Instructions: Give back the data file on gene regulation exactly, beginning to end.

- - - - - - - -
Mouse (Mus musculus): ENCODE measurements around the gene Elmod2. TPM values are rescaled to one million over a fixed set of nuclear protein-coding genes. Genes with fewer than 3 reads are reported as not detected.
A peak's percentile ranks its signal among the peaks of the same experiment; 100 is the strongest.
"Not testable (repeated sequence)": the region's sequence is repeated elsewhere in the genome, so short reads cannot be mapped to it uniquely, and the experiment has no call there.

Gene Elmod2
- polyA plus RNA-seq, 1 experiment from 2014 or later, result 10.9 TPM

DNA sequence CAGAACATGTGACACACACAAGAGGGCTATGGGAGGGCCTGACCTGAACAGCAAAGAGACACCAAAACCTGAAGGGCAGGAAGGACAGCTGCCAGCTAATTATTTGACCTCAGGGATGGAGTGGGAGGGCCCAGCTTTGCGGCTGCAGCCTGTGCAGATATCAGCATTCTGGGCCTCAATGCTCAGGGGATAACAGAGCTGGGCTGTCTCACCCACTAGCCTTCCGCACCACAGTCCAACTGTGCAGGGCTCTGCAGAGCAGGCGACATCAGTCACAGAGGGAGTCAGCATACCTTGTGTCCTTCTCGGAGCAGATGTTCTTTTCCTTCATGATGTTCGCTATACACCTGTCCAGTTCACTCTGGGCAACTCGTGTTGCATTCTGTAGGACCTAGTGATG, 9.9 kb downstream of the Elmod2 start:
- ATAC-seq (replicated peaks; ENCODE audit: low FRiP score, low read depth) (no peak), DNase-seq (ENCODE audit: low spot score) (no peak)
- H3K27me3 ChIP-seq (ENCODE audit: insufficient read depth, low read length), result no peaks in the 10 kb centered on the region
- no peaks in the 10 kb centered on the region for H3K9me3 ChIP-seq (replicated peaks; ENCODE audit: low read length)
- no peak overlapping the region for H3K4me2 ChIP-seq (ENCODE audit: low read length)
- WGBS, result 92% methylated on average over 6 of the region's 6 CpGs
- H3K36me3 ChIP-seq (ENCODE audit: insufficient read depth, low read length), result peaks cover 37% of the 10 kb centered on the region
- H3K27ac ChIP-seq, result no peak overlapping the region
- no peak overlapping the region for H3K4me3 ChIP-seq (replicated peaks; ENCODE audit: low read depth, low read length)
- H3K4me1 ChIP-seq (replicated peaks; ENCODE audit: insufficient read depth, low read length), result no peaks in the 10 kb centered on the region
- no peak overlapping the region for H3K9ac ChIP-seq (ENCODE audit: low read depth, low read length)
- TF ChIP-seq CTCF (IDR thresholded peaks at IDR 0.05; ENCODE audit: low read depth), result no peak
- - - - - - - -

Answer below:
Mouse (Mus musculus): ENCODE measurements around the gene Elmod2. TPM values are rescaled to one million over a fixed set of nuclear protein-coding genes. Genes with fewer than 3 reads are reported as not detected.
A peak's percentile ranks its signal among the peaks of the same experiment; 100 is the strongest.
"Not testable (repeated sequence)": the region's sequence is repeated elsewhere in the genome, so short reads cannot be mapped to it uniquely, and the experiment has no call there.

Gene Elmod2
- polyA plus RNA-seq, 1 experiment from 2014 or later, result 10.9 TPM

DNA sequence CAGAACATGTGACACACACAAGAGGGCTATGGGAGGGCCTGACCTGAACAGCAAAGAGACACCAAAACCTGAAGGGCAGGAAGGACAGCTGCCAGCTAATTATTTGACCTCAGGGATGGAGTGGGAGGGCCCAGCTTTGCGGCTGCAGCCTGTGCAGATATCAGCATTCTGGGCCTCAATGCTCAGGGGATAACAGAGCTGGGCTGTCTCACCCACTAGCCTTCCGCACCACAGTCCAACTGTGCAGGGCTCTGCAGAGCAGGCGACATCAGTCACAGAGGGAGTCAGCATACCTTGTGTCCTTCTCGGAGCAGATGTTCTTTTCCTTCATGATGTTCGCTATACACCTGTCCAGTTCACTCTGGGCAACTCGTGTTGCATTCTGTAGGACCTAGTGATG, 9.9 kb downstream of the Elmod2 start:
- ATAC-seq (replicated peaks; ENCODE audit: low FRiP score, low read depth) (no peak), DNase-seq (ENCODE audit: low spot score) (no peak)
- H3K27me3 ChIP-seq (ENCODE audit: insufficient read depth, low read length), result no peaks in the 10 kb centered on the region
- no peaks in the 10 kb centered on the region for H3K9me3 ChIP-seq (replicated peaks; ENCODE audit: low read length)
- no peak overlapping the region for H3K4me2 ChIP-seq (ENCODE audit: low read length)
- WGBS, result 92% methylated on average over 6 of the region's 6 CpGs
- H3K36me3 ChIP-seq (ENCODE audit: insufficient read depth, low read length), result peaks cover 37% of the 10 kb centered on the region
- H3K27ac ChIP-seq, result no peak overlapping the region
- no peak overlapping the region for H3K4me3 ChIP-seq (replicated peaks; ENCODE audit: low read depth, low read length)
- H3K4me1 ChIP-seq (replicated peaks; ENCODE audit: insufficient read depth, low read length), result no peaks in the 10 kb centered on the region
- no peak overlapping the region for H3K9ac ChIP-seq (ENCODE audit: low read depth, low read length)
- TF ChIP-seq CTCF (IDR thresholded peaks at IDR 0.05; ENCODE audit: low read depth), result no peak